SPIR Review Status: after Introduction and 32bits vs. 64bits discussions

Hi All,

I have made an attempt to summarize the different comments that were raised so far.
An answer has been provided inside. Please let me know if I missed any comments or got them wrong.

*** Hal Finkel: Handling FP_CONTRACT ***

     *****Comment: The current specification provides a mechanism for handling FP_CONTRACT, but does so only at the module level. After much debate,
                                         we have adopted and implemented a way of handling FP_CONTRACT in clang/LLVM through the llvm.fmuladd intrinsic (currently in trunk).
                                         I suggest that the proposed spir.disable.FP CONTRACT metadata be replaced with the current llvm.fmuladd-based mechanism.

                    Answer: We were not aware of this, we will definitely adopt this approach.

*** James Molloy: Why new calling conventions?***

   *** Comment: What are their semantics? And what is their purpose? Why not use metadata instead?
            Answer: We still hold the opinion that this is the right way to go.
                              Our plan is to provide additional explanation about the cc semantics and purpose and try to reach a final decision on whether they are required or not.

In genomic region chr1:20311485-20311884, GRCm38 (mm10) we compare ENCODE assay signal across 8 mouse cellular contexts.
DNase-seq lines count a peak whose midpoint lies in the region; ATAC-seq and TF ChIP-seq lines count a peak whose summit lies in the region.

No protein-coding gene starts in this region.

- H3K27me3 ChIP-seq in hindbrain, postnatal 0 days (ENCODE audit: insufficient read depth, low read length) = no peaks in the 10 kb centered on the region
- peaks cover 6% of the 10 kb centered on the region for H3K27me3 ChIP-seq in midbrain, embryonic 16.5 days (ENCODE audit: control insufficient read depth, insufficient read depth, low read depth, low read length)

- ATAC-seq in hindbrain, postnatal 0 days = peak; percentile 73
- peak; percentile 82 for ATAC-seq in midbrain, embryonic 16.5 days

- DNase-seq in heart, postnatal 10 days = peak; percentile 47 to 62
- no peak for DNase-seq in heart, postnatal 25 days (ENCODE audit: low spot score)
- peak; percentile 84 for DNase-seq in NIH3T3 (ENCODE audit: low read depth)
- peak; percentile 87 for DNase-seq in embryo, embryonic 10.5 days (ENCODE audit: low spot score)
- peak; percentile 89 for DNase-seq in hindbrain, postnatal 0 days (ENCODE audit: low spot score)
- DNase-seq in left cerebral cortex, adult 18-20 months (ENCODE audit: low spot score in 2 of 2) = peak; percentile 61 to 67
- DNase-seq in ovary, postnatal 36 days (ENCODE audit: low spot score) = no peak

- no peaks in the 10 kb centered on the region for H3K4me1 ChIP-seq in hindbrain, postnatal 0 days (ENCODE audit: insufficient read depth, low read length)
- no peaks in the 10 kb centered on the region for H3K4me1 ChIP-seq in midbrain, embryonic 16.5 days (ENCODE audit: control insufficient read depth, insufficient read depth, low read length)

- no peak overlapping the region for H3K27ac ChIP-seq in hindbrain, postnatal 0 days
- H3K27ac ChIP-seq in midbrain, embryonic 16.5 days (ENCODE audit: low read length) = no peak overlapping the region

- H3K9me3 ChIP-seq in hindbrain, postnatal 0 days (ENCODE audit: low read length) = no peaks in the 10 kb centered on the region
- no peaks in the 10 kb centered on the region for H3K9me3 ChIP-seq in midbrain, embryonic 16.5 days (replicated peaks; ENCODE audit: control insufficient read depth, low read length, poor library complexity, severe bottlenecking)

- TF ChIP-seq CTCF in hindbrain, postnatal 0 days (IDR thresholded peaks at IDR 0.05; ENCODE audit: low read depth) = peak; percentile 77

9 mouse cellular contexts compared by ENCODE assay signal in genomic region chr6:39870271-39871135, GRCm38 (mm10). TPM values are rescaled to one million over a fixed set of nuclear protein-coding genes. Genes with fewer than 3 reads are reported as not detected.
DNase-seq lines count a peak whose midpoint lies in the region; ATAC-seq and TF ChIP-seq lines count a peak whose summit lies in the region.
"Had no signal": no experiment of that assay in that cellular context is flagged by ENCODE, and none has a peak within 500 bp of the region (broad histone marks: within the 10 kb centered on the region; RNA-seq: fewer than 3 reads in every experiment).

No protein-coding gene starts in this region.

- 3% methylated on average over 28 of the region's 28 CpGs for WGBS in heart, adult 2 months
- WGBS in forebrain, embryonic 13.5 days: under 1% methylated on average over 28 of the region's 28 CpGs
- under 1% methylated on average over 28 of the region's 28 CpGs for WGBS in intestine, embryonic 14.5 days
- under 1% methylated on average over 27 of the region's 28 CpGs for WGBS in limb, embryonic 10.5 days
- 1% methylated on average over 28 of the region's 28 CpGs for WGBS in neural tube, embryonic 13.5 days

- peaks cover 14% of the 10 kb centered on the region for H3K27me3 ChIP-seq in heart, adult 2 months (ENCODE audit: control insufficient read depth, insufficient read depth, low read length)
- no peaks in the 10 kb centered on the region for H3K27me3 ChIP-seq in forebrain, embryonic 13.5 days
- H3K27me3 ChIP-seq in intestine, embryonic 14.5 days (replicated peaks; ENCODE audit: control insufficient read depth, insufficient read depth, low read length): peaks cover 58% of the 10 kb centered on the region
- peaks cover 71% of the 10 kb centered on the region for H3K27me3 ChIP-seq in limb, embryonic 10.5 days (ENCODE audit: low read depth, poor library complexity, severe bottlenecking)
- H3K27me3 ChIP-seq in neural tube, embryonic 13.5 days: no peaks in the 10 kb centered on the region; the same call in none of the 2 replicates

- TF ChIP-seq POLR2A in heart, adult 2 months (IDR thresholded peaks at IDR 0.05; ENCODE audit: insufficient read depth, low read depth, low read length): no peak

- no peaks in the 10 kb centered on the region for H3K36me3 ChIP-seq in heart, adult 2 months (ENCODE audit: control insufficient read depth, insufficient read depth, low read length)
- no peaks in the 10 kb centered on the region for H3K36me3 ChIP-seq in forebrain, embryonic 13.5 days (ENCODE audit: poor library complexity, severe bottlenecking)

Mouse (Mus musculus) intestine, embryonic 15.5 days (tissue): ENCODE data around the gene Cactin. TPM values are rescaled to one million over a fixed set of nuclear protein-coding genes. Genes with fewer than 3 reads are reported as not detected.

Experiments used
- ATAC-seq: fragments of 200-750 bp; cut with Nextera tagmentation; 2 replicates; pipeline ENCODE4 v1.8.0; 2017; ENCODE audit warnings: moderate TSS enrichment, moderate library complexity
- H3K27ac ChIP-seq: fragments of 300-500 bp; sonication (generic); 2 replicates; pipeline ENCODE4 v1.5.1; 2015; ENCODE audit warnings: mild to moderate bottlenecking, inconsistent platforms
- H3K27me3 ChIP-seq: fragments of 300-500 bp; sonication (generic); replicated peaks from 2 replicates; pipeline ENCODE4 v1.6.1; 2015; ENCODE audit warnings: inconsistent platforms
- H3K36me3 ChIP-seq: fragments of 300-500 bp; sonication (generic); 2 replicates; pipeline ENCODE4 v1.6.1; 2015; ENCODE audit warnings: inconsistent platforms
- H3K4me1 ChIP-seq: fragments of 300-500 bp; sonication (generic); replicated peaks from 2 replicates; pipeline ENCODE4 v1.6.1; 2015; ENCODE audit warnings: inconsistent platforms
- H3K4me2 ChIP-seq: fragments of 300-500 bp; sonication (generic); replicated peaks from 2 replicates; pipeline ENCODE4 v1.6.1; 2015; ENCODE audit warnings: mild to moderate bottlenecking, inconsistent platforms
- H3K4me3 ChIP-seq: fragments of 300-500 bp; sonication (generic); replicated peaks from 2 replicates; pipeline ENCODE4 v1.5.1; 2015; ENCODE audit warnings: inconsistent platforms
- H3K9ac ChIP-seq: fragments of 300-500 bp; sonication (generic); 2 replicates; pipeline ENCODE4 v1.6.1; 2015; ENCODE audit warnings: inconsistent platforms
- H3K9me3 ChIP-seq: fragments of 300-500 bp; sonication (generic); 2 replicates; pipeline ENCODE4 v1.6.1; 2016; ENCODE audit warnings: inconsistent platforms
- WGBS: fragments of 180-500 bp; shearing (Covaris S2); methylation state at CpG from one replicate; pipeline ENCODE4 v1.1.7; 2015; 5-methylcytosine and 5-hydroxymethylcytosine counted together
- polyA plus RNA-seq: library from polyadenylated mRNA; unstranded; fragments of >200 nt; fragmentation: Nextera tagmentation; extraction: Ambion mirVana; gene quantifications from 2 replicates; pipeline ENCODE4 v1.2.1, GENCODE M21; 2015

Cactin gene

*** James Molloy: Why disallow type conversion for vector types?***

     ***Comment: This might cause some LLVM optimizations to generate an invalid SPIR module which

              Answer: Type conversions in OpenCL between vector types is done via builtin functions and not via implicit conversions, so there is no OpenCL
                                code that can generate these conversions directly(OpenCL spec 6.2.1). In order to be portable, library functions cannot be lowered to their IR equivalent until
                               after the device is known. This restriction is not likely to change because of the importance that as many OpenCL implementations support SPIR.
                               The implication is that a SPIR optimizer will need to rule out such optimizations.
                               As a side note, we are running a check in Khronos if this restriction can be removed.

*** Richard Smith, Eli Friedman & Nadav Rotem: Portability Issues ***

         *****comment 1: int does_this_compile[sizeof(void*) - 3];
                      Answer: We are discussing this internally and will provide an answer soon.